Lane

Anyone who lost power during the winter storms can tell you that the time to prepare for a power outage is before the storm starts. In 2013, the Public Service Commission ordered the major electric utilities to institute Vegetation Management Programs to protect power lines from downed tree limbs. This has helped reduce outages and improve recovery time, but unfortunately some outages are inevitable. With that in mind, I want to offer some advice on how to prepare for the next time you are left in the dark.

First, create an emergency kit. Include candles, matches or a lighter, a flashlight, non-rechargeable batteries (because you can’t recharge batteries while the power is off), and a car charger for your phone. Store your emergency kit where you can easily find it in the dark and check it regularly to make sure it is well stocked. Keep three days’ worth of non-perishable food on hand and enough bottled water to have one gallon per person, per day. Give special consideration to supplies for babies and pets.

Always keep a well-stocked first aid kit in the house. If any family members take prescription medication, keep at least a three-day supply on hand. Gel ice packs are a must if your meds must be kept cold. Learn to recognize the signs of heat exhaustion or heat stroke: lightheadedness, nausea, muscle weakness, rapid pulse or breathing, changes in blood pressure. And stay hydrated.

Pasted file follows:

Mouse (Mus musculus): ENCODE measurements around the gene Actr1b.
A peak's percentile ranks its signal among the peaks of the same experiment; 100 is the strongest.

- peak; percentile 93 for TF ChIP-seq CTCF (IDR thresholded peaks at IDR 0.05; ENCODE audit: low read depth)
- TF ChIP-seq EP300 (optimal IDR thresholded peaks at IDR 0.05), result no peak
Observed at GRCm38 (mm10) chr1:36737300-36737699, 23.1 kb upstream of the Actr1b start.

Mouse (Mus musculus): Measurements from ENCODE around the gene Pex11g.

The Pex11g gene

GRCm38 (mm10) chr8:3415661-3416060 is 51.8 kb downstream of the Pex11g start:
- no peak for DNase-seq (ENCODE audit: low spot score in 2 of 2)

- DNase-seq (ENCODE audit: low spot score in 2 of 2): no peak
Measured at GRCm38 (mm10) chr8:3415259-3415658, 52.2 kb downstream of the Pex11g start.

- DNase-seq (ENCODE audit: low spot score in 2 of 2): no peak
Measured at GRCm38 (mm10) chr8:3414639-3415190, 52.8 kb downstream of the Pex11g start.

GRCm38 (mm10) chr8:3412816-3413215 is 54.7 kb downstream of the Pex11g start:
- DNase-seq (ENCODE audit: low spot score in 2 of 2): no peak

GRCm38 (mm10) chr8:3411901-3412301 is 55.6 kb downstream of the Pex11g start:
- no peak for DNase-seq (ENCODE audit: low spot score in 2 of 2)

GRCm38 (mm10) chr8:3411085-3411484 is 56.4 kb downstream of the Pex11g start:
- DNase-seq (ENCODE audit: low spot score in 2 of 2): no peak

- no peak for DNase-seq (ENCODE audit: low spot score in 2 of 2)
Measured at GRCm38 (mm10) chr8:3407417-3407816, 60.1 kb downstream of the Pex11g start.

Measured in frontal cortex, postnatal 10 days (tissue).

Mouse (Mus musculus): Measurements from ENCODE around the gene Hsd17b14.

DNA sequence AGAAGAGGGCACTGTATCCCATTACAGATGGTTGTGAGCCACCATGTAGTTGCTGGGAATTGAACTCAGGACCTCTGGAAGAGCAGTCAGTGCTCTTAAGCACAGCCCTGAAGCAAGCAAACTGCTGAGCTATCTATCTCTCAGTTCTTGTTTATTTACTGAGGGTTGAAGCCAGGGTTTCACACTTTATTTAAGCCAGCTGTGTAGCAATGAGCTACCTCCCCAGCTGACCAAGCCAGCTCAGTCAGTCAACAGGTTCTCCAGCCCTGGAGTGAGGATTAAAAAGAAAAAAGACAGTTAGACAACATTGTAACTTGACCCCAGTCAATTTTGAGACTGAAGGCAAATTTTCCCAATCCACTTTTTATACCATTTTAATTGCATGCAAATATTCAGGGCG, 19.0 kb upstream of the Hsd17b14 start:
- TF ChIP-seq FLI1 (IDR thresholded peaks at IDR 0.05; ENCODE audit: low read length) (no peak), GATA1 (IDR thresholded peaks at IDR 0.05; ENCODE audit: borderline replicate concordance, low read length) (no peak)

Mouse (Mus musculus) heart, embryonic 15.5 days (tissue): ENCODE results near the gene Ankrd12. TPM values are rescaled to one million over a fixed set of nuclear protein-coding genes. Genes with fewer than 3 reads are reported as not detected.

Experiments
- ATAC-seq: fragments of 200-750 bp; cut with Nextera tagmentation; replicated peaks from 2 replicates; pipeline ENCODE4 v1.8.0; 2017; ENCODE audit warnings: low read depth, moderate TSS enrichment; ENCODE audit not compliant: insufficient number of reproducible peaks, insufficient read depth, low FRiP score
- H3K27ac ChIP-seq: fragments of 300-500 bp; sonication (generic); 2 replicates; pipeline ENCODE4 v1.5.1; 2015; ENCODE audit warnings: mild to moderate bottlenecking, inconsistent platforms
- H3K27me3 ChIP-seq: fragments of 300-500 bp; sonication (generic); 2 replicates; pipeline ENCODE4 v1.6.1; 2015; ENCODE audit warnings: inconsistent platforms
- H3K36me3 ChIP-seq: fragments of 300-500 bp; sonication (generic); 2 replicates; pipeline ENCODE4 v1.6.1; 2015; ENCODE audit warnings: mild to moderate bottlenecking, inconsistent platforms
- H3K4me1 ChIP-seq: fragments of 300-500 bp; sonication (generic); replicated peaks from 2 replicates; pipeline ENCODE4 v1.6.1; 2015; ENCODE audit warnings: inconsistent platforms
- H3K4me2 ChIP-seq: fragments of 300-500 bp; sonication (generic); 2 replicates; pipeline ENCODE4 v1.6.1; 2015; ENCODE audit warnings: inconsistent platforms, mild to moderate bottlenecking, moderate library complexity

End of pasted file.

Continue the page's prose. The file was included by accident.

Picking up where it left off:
As soon as the power goes out, unplug your appliances, especially electronics such as TVs, computers, and printers to avoid damage from a surge when the power comes back on. Keep windows and doors closed as long as it’s cooler inside than it is outside. Cover your windows to keep sunlight out. Keep the freezer and refrigerator doors closed. Buy bags of ice, put them in the refrigerator and freezer to maintain cold as long as possible.

After the power comes back on, don’t rush to chill down the house. Set the thermostat a couple of degrees cooler than the house temperature and gradually lower it by a couple of degrees at a time. In the meantime, use fans to stay cool.

One last word of caution: if there is a downed power line near your home, stay away from it and call your utility. Let the pros do their job and keep you and yours safe.

Charlotte Lane is chair of the West Virginia Public Service Commission.

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